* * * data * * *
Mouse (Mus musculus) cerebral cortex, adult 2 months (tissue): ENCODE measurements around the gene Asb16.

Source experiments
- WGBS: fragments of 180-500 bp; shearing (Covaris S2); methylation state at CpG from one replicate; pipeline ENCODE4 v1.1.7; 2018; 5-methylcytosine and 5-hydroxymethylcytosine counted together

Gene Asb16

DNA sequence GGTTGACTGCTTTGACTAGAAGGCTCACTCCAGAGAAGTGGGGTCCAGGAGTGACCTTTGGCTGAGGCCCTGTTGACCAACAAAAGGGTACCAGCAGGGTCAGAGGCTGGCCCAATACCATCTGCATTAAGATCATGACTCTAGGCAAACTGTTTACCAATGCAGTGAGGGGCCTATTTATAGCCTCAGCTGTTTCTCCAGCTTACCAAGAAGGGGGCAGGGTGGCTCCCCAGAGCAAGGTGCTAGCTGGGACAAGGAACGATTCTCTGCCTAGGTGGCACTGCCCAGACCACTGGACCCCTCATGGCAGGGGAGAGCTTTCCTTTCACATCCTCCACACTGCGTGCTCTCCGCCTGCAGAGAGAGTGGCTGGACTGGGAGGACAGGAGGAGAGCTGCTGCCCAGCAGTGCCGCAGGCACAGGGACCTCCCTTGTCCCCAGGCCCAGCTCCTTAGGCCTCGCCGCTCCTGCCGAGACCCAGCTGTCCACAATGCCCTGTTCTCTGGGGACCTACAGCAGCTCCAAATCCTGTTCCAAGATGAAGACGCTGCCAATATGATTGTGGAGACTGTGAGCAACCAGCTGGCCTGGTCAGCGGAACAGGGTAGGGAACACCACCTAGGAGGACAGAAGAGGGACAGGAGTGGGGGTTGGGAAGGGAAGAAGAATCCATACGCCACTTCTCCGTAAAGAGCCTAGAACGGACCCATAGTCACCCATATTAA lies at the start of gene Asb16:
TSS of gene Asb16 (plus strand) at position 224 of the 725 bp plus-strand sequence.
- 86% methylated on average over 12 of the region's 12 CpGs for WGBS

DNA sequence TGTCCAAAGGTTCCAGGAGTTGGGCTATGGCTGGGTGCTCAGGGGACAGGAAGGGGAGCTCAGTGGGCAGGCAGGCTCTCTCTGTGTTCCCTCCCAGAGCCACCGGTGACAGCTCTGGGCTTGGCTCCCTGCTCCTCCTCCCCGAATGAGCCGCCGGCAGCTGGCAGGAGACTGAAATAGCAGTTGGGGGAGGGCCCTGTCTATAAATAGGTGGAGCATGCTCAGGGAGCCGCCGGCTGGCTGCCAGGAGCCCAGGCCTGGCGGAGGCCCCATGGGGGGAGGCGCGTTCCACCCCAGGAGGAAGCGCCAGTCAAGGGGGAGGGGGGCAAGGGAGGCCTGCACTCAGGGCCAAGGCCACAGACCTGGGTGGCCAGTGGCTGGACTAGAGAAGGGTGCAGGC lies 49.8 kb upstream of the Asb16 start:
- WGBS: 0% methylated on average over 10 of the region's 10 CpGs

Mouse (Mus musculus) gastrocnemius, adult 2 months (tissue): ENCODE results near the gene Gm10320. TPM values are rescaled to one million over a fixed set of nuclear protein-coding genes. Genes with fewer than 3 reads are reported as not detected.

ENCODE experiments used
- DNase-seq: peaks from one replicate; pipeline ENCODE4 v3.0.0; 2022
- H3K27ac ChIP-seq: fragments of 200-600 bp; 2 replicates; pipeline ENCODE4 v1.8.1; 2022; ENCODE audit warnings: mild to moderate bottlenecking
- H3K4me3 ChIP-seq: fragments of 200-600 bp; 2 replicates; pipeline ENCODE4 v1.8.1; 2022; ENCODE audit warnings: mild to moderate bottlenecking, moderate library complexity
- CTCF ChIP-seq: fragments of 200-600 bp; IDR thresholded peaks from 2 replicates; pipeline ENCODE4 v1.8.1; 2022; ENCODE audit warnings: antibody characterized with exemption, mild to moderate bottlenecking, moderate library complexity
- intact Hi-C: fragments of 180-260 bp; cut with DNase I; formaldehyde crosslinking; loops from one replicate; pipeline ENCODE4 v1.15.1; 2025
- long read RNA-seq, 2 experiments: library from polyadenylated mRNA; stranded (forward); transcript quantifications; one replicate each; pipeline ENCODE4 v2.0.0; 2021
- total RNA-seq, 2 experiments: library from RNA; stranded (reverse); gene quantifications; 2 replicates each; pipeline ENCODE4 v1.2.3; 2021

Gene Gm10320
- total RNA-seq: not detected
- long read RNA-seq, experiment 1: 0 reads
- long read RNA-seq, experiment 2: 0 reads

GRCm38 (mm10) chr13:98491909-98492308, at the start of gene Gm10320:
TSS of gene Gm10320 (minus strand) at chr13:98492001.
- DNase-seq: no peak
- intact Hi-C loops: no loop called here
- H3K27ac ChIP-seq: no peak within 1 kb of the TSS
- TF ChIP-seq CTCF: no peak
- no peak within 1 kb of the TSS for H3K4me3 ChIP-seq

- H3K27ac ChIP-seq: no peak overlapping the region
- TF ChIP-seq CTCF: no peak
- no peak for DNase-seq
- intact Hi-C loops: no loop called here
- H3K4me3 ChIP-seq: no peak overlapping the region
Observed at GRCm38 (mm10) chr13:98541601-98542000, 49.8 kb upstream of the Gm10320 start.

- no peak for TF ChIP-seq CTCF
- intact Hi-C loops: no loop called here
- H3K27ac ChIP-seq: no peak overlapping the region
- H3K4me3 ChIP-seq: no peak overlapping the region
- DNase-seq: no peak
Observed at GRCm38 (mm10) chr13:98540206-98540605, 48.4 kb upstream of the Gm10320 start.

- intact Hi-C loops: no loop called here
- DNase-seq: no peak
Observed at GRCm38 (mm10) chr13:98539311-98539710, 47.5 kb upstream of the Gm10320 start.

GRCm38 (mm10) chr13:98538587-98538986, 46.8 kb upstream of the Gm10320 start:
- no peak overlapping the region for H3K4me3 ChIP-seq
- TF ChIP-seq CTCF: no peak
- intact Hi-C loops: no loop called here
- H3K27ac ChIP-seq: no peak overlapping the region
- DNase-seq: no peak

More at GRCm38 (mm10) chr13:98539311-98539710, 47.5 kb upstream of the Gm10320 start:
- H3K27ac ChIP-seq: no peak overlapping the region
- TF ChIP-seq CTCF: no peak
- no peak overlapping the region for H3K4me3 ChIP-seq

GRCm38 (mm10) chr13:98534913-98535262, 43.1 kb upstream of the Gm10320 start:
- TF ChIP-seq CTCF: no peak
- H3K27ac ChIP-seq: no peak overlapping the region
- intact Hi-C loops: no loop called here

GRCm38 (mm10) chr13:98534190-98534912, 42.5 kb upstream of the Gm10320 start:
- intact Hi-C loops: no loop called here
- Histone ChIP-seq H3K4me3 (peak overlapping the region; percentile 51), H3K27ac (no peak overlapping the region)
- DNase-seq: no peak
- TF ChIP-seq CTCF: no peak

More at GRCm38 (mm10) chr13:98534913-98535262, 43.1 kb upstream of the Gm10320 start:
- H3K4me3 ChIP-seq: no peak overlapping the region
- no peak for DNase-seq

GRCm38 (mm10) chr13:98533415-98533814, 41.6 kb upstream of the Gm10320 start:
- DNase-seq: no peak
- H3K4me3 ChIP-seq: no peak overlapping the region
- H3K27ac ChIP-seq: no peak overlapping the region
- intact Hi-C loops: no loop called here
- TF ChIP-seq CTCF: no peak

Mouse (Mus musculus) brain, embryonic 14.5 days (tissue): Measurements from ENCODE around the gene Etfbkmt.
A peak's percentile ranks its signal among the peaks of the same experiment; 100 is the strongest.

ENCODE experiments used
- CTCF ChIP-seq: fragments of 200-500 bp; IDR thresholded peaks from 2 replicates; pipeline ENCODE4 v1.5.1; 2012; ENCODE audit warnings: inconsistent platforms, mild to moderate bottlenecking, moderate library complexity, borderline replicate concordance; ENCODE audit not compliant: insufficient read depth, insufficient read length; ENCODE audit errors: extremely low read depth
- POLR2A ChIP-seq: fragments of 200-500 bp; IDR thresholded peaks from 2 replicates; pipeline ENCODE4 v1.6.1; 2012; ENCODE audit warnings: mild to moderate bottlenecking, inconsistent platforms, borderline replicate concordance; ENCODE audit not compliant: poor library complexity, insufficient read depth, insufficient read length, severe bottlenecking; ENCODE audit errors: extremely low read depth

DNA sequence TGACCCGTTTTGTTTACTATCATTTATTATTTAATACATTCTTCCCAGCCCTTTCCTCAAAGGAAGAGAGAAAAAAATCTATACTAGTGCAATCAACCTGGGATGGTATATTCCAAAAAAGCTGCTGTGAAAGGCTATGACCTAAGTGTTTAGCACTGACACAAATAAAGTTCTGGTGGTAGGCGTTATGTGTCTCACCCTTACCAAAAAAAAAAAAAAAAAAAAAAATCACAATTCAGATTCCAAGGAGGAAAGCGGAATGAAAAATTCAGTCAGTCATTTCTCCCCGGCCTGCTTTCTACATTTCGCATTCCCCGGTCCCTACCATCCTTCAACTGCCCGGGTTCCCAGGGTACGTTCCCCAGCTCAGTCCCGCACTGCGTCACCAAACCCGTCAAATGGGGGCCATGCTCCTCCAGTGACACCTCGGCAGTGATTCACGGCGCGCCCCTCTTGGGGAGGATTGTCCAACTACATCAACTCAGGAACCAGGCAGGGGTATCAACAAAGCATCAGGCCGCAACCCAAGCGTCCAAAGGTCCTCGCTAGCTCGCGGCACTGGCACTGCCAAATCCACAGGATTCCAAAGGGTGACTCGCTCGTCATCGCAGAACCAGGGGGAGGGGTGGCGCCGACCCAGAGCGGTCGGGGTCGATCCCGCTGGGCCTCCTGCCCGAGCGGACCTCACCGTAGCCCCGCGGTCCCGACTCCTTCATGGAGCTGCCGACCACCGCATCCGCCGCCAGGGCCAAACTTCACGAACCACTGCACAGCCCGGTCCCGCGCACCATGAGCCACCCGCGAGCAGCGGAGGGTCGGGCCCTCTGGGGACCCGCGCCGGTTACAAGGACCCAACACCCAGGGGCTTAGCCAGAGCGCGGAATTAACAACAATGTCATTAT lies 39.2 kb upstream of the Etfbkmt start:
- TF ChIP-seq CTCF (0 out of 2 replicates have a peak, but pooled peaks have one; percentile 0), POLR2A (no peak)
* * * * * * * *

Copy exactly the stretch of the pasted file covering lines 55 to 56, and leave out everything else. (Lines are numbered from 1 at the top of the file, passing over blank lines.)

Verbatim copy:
GRCm38 (mm10) chr13:98534913-98535262, 43.1 kb upstream of the Gm10320 start:
- TF ChIP-seq CTCF: no peak